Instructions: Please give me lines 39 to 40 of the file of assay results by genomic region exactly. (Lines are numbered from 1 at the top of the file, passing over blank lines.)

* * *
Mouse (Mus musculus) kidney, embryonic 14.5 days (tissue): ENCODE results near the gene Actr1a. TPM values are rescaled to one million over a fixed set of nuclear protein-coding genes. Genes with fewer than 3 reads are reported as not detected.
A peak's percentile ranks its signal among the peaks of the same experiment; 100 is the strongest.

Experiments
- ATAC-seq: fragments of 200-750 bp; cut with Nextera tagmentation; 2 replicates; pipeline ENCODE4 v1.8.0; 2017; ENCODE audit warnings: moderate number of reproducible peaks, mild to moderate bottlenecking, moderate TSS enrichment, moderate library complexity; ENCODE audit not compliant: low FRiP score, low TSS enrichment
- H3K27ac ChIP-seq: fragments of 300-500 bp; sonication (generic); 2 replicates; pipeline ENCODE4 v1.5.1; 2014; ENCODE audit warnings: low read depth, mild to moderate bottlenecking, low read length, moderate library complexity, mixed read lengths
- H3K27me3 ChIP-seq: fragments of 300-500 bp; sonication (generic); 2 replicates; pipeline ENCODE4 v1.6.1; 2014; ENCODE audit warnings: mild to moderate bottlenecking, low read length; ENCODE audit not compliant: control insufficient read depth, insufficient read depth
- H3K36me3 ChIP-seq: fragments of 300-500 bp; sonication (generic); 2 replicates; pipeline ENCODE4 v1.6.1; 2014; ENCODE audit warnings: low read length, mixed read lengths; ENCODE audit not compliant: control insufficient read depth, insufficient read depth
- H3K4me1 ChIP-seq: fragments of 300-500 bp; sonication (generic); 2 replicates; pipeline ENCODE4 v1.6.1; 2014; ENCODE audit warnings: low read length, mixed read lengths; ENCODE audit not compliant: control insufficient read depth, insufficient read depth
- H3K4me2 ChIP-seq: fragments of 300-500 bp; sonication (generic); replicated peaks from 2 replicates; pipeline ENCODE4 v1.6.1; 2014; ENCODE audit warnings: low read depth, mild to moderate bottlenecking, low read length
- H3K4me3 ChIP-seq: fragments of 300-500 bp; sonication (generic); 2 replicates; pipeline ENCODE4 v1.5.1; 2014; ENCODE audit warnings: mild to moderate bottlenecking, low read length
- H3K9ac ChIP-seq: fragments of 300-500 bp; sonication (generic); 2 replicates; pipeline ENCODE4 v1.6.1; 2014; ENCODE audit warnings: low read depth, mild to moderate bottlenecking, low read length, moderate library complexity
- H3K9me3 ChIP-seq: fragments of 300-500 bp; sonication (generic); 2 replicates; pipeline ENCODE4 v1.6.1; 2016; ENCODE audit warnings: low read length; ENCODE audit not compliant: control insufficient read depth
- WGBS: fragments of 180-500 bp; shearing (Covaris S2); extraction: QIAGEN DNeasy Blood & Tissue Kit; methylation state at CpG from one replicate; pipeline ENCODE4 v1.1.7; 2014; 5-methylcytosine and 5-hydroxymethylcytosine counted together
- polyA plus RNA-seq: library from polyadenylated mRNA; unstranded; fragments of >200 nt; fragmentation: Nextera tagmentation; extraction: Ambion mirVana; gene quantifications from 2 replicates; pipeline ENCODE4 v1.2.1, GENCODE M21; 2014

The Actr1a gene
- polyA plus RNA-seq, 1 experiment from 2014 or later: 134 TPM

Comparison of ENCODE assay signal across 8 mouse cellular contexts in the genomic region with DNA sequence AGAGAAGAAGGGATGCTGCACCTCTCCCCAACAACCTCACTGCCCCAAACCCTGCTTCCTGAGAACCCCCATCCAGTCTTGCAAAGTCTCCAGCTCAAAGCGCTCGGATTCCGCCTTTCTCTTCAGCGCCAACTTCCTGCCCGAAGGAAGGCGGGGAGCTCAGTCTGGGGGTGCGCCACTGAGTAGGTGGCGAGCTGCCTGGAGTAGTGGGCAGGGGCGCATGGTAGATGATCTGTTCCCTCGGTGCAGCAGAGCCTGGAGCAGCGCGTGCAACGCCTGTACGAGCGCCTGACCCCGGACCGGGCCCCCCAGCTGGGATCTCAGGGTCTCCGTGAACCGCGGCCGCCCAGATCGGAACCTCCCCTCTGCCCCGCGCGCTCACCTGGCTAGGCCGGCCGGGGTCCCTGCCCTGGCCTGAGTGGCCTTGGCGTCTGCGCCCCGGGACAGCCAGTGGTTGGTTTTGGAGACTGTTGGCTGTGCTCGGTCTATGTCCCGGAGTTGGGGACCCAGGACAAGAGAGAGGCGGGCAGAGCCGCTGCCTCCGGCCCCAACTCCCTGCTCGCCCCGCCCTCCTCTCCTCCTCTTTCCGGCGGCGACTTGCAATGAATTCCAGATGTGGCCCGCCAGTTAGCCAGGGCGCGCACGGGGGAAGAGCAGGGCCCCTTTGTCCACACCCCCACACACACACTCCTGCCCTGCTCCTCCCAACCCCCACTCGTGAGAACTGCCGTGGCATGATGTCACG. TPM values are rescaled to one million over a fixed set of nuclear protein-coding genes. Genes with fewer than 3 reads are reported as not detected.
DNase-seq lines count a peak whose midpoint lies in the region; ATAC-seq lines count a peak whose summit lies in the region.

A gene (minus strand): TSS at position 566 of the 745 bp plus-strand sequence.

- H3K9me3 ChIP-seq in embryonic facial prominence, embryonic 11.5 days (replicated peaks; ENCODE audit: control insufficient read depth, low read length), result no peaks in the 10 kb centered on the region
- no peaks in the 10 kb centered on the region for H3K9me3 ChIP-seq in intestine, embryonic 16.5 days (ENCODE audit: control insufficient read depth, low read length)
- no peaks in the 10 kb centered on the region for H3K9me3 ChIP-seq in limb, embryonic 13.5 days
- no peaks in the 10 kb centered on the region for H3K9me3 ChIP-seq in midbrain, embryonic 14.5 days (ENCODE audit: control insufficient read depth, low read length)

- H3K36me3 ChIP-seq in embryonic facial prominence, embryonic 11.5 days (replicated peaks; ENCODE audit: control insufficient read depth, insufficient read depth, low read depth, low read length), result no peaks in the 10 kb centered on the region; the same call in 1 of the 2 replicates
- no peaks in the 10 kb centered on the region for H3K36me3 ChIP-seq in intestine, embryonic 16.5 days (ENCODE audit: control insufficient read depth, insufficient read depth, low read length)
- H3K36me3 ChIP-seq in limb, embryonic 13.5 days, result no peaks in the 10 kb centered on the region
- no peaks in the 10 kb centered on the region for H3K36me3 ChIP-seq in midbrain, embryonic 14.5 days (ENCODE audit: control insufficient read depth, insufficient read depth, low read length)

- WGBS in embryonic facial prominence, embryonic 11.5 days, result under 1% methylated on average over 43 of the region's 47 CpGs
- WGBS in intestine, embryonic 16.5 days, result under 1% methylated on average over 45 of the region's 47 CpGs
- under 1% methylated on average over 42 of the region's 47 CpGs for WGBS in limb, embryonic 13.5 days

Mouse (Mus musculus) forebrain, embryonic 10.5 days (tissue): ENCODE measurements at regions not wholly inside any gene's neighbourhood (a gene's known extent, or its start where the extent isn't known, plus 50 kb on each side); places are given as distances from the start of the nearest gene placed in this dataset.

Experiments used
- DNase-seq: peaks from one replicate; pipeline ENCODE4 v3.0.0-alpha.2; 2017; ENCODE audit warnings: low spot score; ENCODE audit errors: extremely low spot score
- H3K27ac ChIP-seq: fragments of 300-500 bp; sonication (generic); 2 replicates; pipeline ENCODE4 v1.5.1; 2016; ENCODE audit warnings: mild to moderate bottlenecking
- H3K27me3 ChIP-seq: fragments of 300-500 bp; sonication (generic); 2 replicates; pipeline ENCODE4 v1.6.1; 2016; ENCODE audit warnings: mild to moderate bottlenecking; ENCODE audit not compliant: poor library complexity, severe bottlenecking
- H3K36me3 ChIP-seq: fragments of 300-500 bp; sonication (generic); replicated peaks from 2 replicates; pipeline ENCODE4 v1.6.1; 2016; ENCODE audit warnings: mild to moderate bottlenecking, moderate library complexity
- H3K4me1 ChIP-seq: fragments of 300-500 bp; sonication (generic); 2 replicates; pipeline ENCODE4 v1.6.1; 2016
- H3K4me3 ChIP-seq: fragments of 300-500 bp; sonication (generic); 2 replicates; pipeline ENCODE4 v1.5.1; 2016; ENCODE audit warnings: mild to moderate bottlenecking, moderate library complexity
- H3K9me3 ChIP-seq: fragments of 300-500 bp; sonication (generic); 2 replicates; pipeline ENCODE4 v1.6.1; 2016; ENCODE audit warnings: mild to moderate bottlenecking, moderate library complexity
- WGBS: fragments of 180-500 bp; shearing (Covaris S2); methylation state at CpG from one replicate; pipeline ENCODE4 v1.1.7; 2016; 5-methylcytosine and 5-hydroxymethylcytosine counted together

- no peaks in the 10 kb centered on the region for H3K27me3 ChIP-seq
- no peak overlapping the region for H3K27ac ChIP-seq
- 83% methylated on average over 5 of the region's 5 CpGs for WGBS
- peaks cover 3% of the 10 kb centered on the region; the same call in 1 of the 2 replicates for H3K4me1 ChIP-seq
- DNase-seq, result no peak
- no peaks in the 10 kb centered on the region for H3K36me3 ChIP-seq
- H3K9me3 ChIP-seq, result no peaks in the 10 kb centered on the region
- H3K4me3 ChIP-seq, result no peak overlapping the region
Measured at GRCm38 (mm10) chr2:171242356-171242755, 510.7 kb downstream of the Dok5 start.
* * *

- H3K9me3 ChIP-seq: fragments of 300-500 bp; sonication (generic); 2 replicates; pipeline ENCODE4 v1.6.1; 2016; ENCODE audit warnings: mild to moderate bottlenecking, moderate library complexity
- WGBS: fragments of 180-500 bp; shearing (Covaris S2); methylation state at CpG from one replicate; pipeline ENCODE4 v1.1.7; 2016; 5-methylcytosine and 5-hydroxymethylcytosine counted together